But can you decide you aren’t an alcoholic? Maybe not. Maybe as soon as those words exit your mouth, they are always and forever true. After your mistaken announcement to your parents, you started thinking about drinking all the time. That is the worst part of thinking you’re an addict: it’s boring. You are always aware of the hour when you would usually go to the bar but are not going to go to the bar, definitely not, unless this coin lands heads up, in which case you will take it as a sign that you should drink. You attended a couple of AA meetings after your mistaken announcement but hearing people talk about booze made you thirsty. Some people say that they aren’t into AA because of the Jesus thing and you agree that putting your problems and fate and your glass in the hands of an invisible man who lives on a cloud pillow makes no sense. Why make yourself feel powerless when getting sober takes power? But you mostly hated the meetings because you didn’t want to be one of the those people. You didn’t want to see yourself in their stories and their sadness and their sobriety. So you kept drinking and if you didn’t drink one night, you woke up elated, not because you were clear-headed and pain-free, but because a sober night deserved a party, and what better way to party than to party?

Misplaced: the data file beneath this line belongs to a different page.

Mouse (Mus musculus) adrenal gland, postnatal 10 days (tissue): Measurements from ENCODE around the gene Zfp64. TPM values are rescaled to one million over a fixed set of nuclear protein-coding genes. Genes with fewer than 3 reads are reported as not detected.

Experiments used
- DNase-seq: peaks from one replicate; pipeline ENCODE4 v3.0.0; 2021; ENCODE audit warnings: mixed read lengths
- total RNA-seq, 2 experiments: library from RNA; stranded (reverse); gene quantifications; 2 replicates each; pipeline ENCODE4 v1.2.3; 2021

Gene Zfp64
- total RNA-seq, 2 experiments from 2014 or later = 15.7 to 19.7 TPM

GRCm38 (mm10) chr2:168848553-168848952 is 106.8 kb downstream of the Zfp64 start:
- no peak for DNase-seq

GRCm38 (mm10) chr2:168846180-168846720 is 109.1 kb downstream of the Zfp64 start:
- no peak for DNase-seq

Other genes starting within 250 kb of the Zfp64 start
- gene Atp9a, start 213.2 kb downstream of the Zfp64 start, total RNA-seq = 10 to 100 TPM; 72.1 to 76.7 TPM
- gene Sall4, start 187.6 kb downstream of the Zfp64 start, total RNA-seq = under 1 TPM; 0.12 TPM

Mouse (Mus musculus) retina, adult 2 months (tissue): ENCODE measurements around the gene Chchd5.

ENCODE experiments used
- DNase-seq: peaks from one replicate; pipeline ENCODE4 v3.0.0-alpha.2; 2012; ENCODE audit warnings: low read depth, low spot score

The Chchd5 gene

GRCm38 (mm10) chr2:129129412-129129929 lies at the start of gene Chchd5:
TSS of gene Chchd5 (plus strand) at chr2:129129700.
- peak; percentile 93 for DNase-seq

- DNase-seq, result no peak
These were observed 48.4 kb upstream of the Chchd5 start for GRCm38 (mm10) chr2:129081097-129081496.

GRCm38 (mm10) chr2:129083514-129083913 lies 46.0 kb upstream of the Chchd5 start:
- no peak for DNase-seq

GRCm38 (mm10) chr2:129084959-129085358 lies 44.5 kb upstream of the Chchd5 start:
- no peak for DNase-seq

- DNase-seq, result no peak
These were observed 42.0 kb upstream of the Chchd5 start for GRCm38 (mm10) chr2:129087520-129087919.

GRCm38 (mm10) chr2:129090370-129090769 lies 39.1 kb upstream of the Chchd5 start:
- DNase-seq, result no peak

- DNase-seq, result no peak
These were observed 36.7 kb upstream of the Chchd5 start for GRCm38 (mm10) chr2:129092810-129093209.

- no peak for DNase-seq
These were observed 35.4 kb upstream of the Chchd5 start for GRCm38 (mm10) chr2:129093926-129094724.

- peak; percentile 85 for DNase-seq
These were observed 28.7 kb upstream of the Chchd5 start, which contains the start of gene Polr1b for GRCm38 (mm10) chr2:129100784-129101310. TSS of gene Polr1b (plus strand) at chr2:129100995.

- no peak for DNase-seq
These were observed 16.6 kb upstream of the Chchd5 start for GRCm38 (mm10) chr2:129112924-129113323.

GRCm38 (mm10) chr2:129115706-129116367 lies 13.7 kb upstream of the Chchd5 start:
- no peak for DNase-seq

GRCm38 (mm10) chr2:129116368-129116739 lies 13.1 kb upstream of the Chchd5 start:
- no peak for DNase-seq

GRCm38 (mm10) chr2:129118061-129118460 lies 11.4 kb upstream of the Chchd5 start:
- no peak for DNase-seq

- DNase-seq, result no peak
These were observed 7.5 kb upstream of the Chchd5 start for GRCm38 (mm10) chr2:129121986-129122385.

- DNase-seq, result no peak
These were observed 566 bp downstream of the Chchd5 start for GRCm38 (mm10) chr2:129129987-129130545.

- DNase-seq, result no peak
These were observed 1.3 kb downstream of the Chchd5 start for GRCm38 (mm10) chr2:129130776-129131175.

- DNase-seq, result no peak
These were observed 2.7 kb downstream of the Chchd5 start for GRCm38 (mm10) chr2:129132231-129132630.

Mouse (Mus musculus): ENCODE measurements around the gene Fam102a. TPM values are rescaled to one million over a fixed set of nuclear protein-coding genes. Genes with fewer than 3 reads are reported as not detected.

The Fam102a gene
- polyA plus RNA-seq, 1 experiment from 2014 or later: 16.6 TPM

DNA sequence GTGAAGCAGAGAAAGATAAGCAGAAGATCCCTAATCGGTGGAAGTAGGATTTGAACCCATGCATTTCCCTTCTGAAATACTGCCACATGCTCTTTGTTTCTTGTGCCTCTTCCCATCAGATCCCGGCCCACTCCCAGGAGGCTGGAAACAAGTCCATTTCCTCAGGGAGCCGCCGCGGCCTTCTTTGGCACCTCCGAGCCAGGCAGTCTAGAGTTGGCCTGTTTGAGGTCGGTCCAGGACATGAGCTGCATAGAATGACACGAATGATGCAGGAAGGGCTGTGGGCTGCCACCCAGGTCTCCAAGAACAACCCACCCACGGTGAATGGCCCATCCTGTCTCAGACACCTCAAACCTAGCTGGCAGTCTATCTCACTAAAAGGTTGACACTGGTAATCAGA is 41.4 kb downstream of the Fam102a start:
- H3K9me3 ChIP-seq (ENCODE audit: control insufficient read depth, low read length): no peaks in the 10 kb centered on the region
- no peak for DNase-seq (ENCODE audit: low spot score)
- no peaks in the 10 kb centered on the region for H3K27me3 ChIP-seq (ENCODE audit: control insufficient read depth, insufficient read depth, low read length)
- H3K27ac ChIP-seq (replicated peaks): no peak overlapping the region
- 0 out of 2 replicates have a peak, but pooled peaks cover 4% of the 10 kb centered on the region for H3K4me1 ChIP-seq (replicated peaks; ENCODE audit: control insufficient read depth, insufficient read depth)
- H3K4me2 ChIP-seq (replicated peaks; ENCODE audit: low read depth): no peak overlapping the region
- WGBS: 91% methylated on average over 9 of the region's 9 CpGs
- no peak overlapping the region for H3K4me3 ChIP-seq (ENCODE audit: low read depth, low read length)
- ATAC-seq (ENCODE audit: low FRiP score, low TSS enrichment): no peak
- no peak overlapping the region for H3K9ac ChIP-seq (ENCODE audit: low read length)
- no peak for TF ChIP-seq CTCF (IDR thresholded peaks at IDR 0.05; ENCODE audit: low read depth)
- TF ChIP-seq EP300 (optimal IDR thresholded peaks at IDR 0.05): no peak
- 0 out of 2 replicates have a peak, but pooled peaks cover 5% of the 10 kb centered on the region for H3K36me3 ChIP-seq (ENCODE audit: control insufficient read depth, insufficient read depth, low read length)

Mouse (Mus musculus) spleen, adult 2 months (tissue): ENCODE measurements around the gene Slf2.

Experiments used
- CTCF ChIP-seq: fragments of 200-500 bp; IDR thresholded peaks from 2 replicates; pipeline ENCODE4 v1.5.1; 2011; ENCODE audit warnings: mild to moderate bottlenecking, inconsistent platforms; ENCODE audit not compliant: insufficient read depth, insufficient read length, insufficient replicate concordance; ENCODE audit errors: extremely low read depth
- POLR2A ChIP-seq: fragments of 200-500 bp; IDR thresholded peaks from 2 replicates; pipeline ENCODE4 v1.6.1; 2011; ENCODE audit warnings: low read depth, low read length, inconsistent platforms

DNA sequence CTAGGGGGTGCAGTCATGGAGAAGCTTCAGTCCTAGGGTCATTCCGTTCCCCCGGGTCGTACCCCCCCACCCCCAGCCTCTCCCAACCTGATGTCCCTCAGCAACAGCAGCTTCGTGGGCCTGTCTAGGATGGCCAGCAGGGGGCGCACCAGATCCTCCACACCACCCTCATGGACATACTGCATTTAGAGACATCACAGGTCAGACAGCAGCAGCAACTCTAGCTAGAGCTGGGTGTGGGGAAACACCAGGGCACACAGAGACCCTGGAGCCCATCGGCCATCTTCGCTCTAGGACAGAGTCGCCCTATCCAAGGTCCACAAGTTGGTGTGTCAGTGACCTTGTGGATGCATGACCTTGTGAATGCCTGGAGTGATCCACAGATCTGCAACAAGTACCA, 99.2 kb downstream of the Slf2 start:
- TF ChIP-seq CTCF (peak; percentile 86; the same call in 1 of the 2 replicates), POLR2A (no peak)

Recovery programs talk about addiction as a disease, but you know it’s less the flu and more your inability to recognize your own humanness, to recognize that you are a living being who will someday be a dying being and then someday be a non-being, just scattered cells and quiet atoms. This is what addicts don’t accept: their own unshakable death. This surprising considering that they see the symptoms of physical demise when they wake up cloudy and heavy. It’s not just their hands that shake, it’s their brains, a Parksonian tremor that slows after the first fifteen minutes of happy hour and stops when happy hour has past but they’re still at the bar. This is why you don’t drink in front of your parents. You don’t have that tremor but you can’t take it back.
Your Thanksgiving might have been small—just you and your parents, equal parts Perrier and Pinot—and the turkey might have been grilled, but you still said your blessings and recited your thanks. To good friends and good health and good luck. Afterward, you wonder if you will toast with sparkling grape juice at every Thanksgiving. Will you never again get drunk at a family reunion, one aunt passed out in a lawn chair, another dancing a little too sexy, a grandfather lost in his glass? Or will you someday know, really know, that is wasn’t true, that you were never an alcoholic, the tremors were imaginary, that it wasn’t a disease, it was a mistake. Maybe after you buy the dishwasher and donate to NPR, you will be able to tell your parents this, and maybe the next time Thanksgiving is at your house you will hold your glass in your hand, lift it to your mouth, and toast to friends and to health and to luck and to parents who bring their grill and their toilet paper and their belief in you.